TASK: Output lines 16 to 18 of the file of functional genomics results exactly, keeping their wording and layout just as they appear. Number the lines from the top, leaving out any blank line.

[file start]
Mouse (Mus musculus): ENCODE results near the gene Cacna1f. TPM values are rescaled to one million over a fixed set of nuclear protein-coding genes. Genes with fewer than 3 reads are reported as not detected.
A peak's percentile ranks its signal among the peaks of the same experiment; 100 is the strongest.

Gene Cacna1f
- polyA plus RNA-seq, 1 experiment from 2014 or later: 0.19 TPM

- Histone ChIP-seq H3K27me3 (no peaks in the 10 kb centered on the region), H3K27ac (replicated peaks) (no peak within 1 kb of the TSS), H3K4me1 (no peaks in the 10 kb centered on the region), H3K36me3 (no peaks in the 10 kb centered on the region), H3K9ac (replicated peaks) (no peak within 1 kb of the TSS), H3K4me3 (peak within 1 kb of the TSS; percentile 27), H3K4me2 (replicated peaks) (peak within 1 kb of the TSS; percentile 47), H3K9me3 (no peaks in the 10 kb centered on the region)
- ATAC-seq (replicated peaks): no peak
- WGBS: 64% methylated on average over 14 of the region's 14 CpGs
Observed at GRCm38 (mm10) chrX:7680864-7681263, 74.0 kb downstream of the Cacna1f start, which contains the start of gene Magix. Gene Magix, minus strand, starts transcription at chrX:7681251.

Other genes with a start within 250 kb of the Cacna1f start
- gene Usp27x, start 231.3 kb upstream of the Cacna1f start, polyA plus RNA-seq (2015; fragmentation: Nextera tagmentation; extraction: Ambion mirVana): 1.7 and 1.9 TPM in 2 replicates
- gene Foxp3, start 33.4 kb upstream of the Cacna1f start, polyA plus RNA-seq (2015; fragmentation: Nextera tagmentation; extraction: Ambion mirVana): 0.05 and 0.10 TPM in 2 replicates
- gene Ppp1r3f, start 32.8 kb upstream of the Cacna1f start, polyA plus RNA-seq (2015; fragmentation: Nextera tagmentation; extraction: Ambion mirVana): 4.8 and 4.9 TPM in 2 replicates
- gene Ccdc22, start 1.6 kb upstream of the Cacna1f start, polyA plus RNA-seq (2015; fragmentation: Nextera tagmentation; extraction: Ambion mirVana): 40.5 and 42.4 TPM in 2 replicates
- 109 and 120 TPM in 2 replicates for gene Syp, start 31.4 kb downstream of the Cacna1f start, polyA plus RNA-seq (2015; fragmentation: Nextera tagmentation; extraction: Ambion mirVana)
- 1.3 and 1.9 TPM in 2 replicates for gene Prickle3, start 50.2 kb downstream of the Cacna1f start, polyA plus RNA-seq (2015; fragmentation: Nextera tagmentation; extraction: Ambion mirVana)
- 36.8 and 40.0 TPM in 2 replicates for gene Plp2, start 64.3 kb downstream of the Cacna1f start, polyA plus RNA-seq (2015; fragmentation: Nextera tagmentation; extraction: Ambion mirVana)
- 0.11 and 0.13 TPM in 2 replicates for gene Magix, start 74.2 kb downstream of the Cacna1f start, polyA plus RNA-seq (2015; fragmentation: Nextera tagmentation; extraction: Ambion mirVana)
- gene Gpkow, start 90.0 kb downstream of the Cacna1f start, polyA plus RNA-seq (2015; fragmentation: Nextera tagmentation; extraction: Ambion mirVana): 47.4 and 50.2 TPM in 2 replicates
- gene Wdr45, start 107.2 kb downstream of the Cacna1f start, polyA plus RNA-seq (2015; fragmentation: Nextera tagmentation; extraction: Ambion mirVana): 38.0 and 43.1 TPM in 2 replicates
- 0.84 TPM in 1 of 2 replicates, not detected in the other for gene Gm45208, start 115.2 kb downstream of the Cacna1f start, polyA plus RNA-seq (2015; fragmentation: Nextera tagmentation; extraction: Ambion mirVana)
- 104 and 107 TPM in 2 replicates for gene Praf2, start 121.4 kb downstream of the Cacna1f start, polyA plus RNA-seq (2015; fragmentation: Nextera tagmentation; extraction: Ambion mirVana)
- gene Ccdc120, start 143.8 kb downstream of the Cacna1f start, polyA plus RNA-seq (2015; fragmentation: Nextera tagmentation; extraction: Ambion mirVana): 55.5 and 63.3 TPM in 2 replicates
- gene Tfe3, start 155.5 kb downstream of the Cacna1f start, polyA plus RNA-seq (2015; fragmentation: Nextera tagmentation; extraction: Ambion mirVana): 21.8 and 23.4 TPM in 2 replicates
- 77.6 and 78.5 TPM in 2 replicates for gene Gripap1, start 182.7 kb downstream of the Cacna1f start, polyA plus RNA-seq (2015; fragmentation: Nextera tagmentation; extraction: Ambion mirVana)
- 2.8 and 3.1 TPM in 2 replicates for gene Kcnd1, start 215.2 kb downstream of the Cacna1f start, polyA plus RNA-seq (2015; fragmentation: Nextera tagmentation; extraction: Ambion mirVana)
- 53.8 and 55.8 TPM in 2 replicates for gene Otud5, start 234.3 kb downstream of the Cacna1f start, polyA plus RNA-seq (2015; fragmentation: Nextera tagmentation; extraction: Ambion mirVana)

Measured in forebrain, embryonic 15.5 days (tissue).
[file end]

- 36.8 and 40.0 TPM in 2 replicates for gene Plp2, start 64.3 kb downstream of the Cacna1f start, polyA plus RNA-seq (2015; fragmentation: Nextera tagmentation; extraction: Ambion mirVana)
- 0.11 and 0.13 TPM in 2 replicates for gene Magix, start 74.2 kb downstream of the Cacna1f start, polyA plus RNA-seq (2015; fragmentation: Nextera tagmentation; extraction: Ambion mirVana)
- gene Gpkow, start 90.0 kb downstream of the Cacna1f start, polyA plus RNA-seq (2015; fragmentation: Nextera tagmentation; extraction: Ambion mirVana): 47.4 and 50.2 TPM in 2 replicates